Most families on Long Island have had it tougher than ever over the last few years. As wages have stagnated and the economy has faltered, costs – from housing to energy to healthcare – are continuing to rise.
These difficult times have been hit our the lowest paid workers the hardest of all.
Have you ever thought about how many of the people you encounter in your daily life that are struggling to get by only on the minimum wage? The person you buy your coffee from, or who you drop your dry cleaning off with, or who takes care of your children while you are away at work?
Minimum wage workers are our friends, neighbors, and family members.
They primarily work in retail and food service. While some are teenagers, most are not. In fact, three fourths of minimum wage and near minimum wage workers are adults. Many have families they are struggling to support. The reality is hundreds of thousands of our fellow New Yorkers are making $7.25, the minimum wage the federal government allows employers to pay the hard working men and women who keep their businesses alive. For a full time worker, that means just $290 per week, or about $15,000 for a year. That low level puts many working families on minimum wage well below the poverty line.
What makes the situation worst for our fellow Islanders is that Long Island is one of the most expensive places in America to live and support a family. But our minimum wage is the exact same as states with a much lower cost of living, like Kansas and Idaho.
The good news is eighteen states, as well as Washington, DC, do have higher minimum wages.
It’s time for New York State to follow suit.
Our elected leaders in Albany should act now to raise the minimum wage, during this legislative session, as Assembly Speaker Sheldon Silver has proposed. Doing so will not only put a little more money in the pockets of the workers who are struggling the most, but it also has a rippling effects that helps lift up our Main Street economy. Because When struggling workers have a little extra money in their pockets, it gets spent on necessities in local businesses. Sparking demand means job creation.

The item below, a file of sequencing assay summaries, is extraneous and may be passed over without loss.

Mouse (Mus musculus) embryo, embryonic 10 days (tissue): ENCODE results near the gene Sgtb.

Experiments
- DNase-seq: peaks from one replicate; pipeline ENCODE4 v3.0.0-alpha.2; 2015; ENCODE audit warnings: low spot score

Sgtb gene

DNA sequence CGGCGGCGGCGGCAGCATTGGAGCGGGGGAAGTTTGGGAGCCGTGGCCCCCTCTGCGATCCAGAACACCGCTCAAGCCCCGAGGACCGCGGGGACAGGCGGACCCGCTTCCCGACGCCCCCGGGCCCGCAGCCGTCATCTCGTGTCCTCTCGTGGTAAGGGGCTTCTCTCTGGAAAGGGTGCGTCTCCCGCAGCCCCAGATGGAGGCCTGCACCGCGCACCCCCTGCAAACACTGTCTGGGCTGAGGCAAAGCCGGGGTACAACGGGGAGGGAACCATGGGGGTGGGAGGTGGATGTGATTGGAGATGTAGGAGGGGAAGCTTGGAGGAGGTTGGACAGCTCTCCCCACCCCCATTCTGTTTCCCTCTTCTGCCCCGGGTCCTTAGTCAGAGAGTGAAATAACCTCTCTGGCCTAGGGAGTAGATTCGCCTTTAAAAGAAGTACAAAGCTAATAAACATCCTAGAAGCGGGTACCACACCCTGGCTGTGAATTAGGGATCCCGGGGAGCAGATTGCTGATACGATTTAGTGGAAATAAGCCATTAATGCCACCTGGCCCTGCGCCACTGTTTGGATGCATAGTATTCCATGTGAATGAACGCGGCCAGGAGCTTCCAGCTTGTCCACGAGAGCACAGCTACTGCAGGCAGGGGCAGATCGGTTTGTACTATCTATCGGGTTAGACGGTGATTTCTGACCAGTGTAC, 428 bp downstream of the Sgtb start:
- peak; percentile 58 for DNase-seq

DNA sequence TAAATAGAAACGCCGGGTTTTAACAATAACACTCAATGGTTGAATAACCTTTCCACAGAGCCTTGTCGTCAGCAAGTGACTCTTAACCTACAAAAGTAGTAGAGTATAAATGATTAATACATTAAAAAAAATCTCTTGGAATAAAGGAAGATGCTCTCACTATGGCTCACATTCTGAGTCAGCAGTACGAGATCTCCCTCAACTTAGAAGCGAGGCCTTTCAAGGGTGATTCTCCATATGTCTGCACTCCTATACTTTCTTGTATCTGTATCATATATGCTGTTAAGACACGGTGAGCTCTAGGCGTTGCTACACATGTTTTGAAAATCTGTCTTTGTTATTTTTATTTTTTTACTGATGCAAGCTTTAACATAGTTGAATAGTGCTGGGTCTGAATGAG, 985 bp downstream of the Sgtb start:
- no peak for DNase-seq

Further, I encourage my lawmaking counterparts in the State to peg the minimum wage to the rising cost of living.
Every year, the buying power of the minimum wage sinks lower and lower as costs of basic necessities rise. If the minimum wage had kept pace with inflation over the last forty years, it would be over $10 an hour today, and many fewer families would be living in desperate poverty. Instead, the minimum wage in New York has increased by only ten cents in the last five years.
While too many families are struggling, the largest employers of minimum wage workers are doing better than ever. Businesses like Walmart, Target, McDonald’s, Yum Brands (the parent corporation of KFC, Pizza Hut and Taco Bell) and Sodexo have all seen profits and dividends rise higher than their levels before the recession.
If they can afford to increase the dividends to their shareholders surely these large multinational corporations can and must raise the wages for their lowest-paid workers.
There will always be skeptics who will say that raising the minimum wage will move jobs. But the fact is this: economists have found no link between unemployment and modest minimum wage increases. Most minimum wage jobs are service jobs that cannot be outsourced. McDonald’s will not pull up stakes from New York state.
Support for boosting the minimum wage is coming from all across the political spectrum. New York City Mayor Michael Bloomberg is supporting a minimum wage hike. Even Republican presidential candidate Mitt Romney has voiced support for tying the minimum wage to inflation. A 2010 poll found that two-thirds of Americans support raising the minimum wage to at least $10 an hour and pegging it to inflation.
The artificially imposed minimum wage is a disgrace to the heritage of our hard working ancestors who made this country great. Poverty isn’t a family value, poverty devalues families.
New York must strive for better than that. Raising the minimum wage is not only the compassionate thing to do for the people we rely on every day for some of our most basic needs—it’s also the smart thing to do for our economy. Albany must not let politics in the way of helping the workers who need it most and boosting our economy.
It’s time to raise the minimum wage.
DuWayne Gregory is the majority leader of the Suffolk County Legislature. He represents the 15th Legislative District, which comprises the southwestern-most portion of Suffolk County.
Image courtesy of @mjb via Flickr.